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Aerial Photography, Video and FPV Guidance:

The legal situation at this present time is un-clear regarding flying FPV and photography.
We have researched the currently available documentation to make you aware of the legal requirements.

The following has been taken from the BMFA handbook:

First Person View RC Flying.

FPV RC is a legitimate activity but there are limitations that you must observe to be both legal and insured. ANO Article 166 (3) says the person in charge of a small unmanned aircraft must maintain direct, unaided visual contact with the aircraft sufficient to monitor its flight path in relation to other aircraft, persons, vehicles, vessels and structures for the purpose of avoiding collisions. This is a strict legal requirement.

The implication for FPV RC is that the pilot ‘under the hood’ cannot, by definition, be the pilot in charge of the model and that there must be a separate ‘pilot in charge’ at all times. After discussions with the insurers and the CAA, BMFA has been able to arrange insurance for the activity but ONLY if the following regulation is followed:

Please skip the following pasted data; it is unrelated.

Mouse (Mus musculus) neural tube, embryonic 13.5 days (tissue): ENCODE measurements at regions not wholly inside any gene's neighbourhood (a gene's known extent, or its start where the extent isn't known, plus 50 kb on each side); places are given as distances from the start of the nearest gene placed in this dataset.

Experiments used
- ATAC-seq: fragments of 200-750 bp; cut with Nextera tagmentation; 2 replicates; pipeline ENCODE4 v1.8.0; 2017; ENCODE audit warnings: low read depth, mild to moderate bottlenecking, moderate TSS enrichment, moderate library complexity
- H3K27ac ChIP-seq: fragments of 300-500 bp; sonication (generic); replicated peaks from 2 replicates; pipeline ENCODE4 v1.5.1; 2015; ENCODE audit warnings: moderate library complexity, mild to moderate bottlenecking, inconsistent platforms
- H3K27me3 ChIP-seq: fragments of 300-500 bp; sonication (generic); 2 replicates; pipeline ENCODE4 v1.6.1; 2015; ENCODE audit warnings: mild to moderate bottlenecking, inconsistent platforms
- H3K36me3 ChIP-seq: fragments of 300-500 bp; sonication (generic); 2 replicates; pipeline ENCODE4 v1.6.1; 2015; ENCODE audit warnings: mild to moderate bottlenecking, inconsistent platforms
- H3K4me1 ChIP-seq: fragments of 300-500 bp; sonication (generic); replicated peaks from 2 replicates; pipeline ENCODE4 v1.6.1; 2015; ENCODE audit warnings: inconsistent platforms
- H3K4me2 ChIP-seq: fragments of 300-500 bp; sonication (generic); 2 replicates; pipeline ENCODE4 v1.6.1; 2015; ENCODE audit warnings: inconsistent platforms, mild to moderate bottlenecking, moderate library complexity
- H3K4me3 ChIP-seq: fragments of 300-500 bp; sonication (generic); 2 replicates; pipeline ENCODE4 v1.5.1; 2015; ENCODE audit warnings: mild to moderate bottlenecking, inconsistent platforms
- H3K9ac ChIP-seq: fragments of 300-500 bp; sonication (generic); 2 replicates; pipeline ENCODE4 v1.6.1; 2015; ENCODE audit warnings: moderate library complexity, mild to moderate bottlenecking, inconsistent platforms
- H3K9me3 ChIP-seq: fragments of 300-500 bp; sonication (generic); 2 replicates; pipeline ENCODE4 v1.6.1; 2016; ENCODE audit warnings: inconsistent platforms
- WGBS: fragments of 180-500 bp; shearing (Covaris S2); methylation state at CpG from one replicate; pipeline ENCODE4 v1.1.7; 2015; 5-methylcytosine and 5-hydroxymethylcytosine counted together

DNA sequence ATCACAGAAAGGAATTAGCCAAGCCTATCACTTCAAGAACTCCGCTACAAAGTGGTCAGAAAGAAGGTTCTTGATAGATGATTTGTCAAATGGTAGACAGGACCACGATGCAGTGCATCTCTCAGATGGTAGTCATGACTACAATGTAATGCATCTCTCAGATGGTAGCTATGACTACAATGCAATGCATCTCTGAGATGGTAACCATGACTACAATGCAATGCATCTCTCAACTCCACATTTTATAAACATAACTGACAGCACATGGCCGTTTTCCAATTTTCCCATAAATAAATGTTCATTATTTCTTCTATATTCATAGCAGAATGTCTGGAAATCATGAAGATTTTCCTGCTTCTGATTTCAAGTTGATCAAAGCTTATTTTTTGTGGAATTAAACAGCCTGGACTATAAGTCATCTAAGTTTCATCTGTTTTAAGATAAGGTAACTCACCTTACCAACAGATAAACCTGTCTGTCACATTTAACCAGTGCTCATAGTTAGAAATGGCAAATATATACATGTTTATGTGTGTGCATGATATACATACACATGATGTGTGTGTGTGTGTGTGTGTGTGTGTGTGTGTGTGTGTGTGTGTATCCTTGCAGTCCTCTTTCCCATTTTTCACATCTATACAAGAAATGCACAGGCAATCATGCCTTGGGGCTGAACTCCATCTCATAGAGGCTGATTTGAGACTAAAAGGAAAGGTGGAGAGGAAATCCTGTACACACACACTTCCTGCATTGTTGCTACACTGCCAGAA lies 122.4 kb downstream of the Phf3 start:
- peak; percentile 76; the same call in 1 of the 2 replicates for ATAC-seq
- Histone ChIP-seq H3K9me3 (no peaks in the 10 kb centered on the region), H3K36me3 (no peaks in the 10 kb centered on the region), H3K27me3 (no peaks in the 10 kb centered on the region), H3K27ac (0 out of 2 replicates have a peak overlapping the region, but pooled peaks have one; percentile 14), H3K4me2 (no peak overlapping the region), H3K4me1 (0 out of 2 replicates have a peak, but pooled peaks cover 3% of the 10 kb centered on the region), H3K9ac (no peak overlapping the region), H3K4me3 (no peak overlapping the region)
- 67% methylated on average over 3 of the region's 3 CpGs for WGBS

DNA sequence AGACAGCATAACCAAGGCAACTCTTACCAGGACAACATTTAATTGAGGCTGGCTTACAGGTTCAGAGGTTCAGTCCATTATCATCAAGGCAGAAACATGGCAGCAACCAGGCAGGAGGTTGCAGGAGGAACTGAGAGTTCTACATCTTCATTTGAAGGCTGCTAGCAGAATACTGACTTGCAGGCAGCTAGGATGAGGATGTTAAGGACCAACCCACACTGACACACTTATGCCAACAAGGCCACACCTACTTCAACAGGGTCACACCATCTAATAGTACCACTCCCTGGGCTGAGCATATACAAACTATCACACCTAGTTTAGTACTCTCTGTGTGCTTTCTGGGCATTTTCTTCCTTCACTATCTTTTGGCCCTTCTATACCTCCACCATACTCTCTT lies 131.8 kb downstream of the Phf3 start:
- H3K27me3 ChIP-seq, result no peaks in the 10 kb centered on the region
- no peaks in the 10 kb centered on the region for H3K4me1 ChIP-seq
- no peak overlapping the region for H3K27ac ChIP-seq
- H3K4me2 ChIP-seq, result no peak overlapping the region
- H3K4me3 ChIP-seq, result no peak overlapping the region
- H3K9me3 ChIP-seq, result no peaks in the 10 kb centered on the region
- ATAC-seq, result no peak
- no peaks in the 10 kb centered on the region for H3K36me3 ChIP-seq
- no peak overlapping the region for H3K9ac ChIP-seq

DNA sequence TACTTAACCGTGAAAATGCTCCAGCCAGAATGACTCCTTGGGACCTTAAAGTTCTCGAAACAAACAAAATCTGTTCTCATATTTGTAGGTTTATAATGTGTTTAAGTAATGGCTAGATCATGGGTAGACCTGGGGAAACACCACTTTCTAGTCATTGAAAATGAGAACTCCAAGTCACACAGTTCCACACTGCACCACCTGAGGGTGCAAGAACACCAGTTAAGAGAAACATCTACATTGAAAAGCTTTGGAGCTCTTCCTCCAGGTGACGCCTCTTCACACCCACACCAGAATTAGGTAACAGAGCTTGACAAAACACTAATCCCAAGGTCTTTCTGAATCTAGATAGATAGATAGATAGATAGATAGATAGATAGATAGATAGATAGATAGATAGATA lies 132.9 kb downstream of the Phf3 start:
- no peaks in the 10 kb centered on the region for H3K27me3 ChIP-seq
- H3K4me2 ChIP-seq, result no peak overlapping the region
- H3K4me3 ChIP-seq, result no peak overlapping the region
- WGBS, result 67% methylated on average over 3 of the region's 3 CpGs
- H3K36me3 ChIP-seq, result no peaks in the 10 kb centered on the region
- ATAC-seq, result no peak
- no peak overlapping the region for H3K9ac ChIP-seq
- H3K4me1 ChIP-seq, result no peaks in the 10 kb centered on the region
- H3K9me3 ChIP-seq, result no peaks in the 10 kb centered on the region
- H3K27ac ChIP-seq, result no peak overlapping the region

When flying FPV RC, the pilots MUST use a buddy box system with the pilot in charge using the master transmitter. In addition, the model is equipped with a video camera and video link to the ground and will automatically be classed by the CAA as a small aircraft equipped for surveillance. Consequently, all of ANO Article 167, (Small unmanned surveillance aircraft) will apply to any flights made. This can be read in full in the section ‘Legal Controls over Model Flying’.
Again, these are strict legal requirements.

Aerial Photography using UAV, UAS, Quadcopter, RC Helicopter etc.:

It has come to our attention that the CAA has a law within the UK with regards UAV usage for commercial gain. If you intend to fly your aircraft for video or photograpy for personal financial gain the CAA require the user to hold a Civil Pilots licence and must undertake relevant check to fly their aircraft.

The Law for the CAA states this in there CAP 722 Document available to download from the CAA website.

As we understand it, as long as the user is flying for recreational purpose only and NOT personal gain, this requirement does not apply.
However, we always recommend when flying any RC product that permission is asked from relevant land owners, councils or park authorities.

See also: CAA Drone Flying Guidance

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